Agnolo Bronzino

Agnolo Gaddi

Ambrogio Lorenzetti

Andreadi di Bonaiuto

Andrea del Castagno

Andrea del Sarto

Andrea di Bartolo

Andrea Mantegna

Antonello da Messina

Antonio del Pollaiuolo

Bartolo di Fredi

Bartolomeo di Giovanni

Benozzo Gozzoli

Benvenuto di Giovanni

Bernard Berenson

Bernardo Daddi

Bianca Cappello

Bicci di Lorenzo

Bonaventura Berlinghieri

Buonamico Buffalmacco

Byzantine art



Dietisalvi di Speme

Domenico Beccafumi

Domenico di Bartolo

Domenico di Michelino

Domenico veneziano


Duccio di Buoninsegna

Eleonora da Toledo

Federico Zuccari

Filippino Lippi

Filippo Lippi

Fra Angelico

Fra Carnevale

Francesco di Giorgio Martini

Francesco Pesellino

Francesco Rosselli

Francia Bigio

Gentile da Fabriano


Domenico Ghirlandaio


Giorgio Vasari

Giotto di bondone

Giovanni da Modena

Giovanni da San Giovanni

Giovanni di Francesco

Giovanni di Paolo

Giovanni Toscani

Girolamo di Benvenuto

Guidoccio Cozzarelli

Guido da Siena

Il Sodoma

Jacopo del Sellaio

Jacopo Pontormo

Lippo Memmi

Lippo Vanni

Lorenzo Ghiberti

Lorenzo Monaco

Lo Scheggia

Lo Spagna

Luca Signorelli


masolino da panicale

master of monteoliveto

master of sain tfrancis

master of the osservanza

matteo di giovanni

memmo di filippuccio

neroccio di bartolomeo

niccolo di segna

paolo di giovanni fei

paolo ucello


piero della francesca

piero del pollaiolo

piero di cosimo

pietro aldi

pietro lorenzetti



sandro botticelli

sano di pietro


simone martini

spinello aretino

taddeo di bartolo

taddeo gaddi

ugolino di nerio



Giotto di Bondone, Cappella degli Scrovegni all'Arena, Padua

Travel guide for Tuscany

Masterpieces and artists of the Italian Renaissance

Prior to the Renaissance, the Italian language was not the literary language in Italy. It was only in the 13th century that Italian authors began writing in their native language rather than Latin, French, or Provençal. The 1250s saw a major change in Italian poetry as the Dolce Stil Novo (Sweet New Style, which emphasized Platonic rather than courtly love) came into its own, pioneered by poets like Guittone d'Arezzo and Guido Guinizelli. Especially in poetry, major changes in Italian literature had been taking place decades before the Renaissance truly began. Indeed, the 13th-century Italian literary revolution helped set the stage for the Renaissance.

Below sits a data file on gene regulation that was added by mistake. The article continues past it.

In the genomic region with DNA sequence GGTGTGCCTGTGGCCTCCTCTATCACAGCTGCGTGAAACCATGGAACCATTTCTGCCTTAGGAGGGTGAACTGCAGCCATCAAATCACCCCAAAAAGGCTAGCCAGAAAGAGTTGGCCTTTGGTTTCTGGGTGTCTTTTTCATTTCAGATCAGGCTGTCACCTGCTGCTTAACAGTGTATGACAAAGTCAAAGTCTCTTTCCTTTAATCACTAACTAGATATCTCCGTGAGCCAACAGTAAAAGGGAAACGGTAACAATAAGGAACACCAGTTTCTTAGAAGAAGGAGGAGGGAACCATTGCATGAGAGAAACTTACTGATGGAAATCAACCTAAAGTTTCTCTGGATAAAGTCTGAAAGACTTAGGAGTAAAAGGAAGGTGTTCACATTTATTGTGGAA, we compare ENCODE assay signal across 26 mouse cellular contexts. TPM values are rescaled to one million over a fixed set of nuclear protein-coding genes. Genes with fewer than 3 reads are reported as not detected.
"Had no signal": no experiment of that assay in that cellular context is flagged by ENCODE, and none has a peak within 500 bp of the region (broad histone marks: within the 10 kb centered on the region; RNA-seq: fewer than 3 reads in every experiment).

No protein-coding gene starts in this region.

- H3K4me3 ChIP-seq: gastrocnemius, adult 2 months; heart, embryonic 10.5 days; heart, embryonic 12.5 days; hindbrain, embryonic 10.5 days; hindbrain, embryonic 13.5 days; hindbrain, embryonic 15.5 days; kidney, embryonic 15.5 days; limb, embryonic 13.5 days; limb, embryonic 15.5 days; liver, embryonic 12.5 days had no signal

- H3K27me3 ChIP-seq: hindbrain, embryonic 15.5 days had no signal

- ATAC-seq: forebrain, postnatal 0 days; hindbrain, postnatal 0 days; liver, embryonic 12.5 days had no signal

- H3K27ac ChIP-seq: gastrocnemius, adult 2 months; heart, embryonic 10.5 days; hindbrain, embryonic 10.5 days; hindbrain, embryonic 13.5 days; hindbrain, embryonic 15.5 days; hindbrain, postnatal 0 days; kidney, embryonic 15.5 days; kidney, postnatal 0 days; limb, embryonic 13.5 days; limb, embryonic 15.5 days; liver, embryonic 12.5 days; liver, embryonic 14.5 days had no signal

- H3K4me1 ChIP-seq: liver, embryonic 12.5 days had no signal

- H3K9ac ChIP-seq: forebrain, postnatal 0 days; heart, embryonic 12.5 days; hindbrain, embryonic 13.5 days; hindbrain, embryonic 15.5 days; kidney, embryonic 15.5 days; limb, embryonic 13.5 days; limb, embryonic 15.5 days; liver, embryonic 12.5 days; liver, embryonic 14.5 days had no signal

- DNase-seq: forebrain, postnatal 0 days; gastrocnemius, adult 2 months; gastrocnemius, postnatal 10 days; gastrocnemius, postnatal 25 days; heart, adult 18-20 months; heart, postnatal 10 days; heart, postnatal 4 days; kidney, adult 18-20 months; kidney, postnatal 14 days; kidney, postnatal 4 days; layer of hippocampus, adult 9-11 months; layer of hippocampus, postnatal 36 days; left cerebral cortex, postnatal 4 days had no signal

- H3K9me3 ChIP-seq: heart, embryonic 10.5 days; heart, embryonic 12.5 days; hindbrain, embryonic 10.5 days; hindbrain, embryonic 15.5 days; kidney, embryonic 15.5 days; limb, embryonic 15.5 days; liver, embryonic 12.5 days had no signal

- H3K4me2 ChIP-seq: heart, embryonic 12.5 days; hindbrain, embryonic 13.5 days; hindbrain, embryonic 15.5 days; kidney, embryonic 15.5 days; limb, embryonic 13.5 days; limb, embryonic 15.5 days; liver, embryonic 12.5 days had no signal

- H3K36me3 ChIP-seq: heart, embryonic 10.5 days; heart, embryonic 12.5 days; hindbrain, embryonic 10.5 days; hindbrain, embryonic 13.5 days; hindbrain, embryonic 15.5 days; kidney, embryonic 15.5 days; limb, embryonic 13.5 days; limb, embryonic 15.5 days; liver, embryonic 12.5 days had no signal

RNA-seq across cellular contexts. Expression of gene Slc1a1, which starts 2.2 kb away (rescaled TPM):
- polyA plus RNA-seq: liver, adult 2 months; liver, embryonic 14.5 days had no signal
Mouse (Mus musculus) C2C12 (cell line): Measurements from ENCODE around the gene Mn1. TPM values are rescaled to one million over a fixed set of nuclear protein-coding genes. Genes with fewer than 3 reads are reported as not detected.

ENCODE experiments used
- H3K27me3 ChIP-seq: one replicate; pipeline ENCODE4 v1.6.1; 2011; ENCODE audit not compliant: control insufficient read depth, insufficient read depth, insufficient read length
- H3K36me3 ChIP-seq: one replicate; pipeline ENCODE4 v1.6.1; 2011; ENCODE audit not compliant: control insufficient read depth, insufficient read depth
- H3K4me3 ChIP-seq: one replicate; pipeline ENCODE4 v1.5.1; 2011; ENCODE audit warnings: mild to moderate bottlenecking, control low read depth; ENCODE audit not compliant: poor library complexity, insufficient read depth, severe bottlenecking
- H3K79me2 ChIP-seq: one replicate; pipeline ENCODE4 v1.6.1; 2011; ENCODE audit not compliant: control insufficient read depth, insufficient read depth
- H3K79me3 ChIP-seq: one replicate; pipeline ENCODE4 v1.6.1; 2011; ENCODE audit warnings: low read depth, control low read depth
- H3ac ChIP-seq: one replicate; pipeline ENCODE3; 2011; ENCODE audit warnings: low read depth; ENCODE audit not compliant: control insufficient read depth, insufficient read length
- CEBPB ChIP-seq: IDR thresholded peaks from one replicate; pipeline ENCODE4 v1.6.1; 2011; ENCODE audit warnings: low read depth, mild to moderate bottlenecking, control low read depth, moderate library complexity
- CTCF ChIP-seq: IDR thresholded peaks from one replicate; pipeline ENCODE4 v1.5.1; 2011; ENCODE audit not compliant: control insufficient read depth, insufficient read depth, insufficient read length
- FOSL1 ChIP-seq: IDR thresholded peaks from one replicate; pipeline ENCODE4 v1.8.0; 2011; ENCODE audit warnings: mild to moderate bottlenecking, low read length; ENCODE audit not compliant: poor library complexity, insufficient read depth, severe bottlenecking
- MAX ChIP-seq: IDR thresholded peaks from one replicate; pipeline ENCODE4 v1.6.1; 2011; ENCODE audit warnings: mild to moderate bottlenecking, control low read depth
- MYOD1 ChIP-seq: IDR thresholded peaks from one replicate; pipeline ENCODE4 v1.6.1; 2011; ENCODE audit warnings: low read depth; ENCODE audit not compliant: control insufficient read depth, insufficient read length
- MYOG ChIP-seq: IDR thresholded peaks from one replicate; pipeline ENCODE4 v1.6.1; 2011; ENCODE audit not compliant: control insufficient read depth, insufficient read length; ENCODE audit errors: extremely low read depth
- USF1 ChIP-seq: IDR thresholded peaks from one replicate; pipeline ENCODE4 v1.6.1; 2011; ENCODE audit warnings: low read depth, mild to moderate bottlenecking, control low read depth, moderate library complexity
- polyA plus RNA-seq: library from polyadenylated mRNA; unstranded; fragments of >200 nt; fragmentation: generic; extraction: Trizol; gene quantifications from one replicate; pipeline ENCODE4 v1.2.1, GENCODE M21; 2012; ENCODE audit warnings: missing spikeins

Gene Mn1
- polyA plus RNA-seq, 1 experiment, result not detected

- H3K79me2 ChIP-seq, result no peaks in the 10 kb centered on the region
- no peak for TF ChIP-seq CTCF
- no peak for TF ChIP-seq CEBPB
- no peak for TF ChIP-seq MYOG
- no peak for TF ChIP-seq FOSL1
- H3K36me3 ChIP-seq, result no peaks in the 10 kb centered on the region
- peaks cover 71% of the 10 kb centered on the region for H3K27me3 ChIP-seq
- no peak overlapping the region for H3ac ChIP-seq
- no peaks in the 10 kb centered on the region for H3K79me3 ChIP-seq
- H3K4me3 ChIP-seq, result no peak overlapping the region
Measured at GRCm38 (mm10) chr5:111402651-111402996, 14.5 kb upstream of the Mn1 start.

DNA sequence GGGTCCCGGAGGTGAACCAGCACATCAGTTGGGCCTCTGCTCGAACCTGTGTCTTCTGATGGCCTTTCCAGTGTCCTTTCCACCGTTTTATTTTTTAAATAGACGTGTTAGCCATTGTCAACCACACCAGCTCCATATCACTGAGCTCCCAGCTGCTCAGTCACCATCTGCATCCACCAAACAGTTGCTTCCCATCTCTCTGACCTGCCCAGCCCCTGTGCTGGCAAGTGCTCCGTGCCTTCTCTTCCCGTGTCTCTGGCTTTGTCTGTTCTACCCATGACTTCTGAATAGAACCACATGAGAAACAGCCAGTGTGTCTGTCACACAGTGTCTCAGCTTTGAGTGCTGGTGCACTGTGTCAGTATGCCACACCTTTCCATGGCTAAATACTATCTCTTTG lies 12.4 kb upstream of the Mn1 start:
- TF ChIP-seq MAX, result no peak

An increasing number of works began to be published in the Italian vernacular. Simultaneously, the source for these works shifted away from religion and towards the pre-Christian eras of Imperial Rome and Ancient Greece. This is not to say that no religious works were published in this period: Dante Alighieri's The Divine Comedy reflects a distinctly medieval worldview. Christianity remained a major influence for artists and authors, with the classics coming into their own as a second primary influence.

In the early Renaissance, especially in Italy, much of the focus was on translating and studying classic works from Latin and Greek. Both the cultures were highly admired in the Renaissance, especially after the newly labelled Dark Ages. Renaissance authors were not content to rest on the laurels of ancient authors, however. Many authors attempted to integrate the methods and styles of the ancient greats into their own works. Among the most emulated Romans are Cicero, Horace, Sallust, and Virgil. Among the Greeks, Aristotle, Homer, Plato, and Socrates were also heavily emulated by Renaissance authors.

The literature and poetry of the Renaissance was also largely influenced by the developing science and philosophy. The humanist Francesco Petrarch, a key figure in the renewed sense of scholarship, was also an accomplished poet, publishing several important works of poetry. He wrote poetry in Latin, notably the Punic War epic Africa, but is today remembered for his works in the Italian vernacular, especially the Canzoniere, a collection of love sonnets dedicated to his unrequited love Laura. He was the foremost writer of sonnets in Italian, and translations of his work into English by Thomas Wyatt established the sonnet form in that country, where it was employed by William Shakespeare and countless other poets.

Petrarch's disciple, Giovanni Boccaccio, became a major author in his own right. His major work was the Decameron, a collection of 100 stories told by ten storytellers who have fled to the outskirts of Florence to escape the black plague over ten nights. The Decameron in particular and Boccaccio's work in general were a major source of inspiration and plots for many English authors in the Renaissance, including Geoffrey Chaucer and William Shakespeare, and beyond.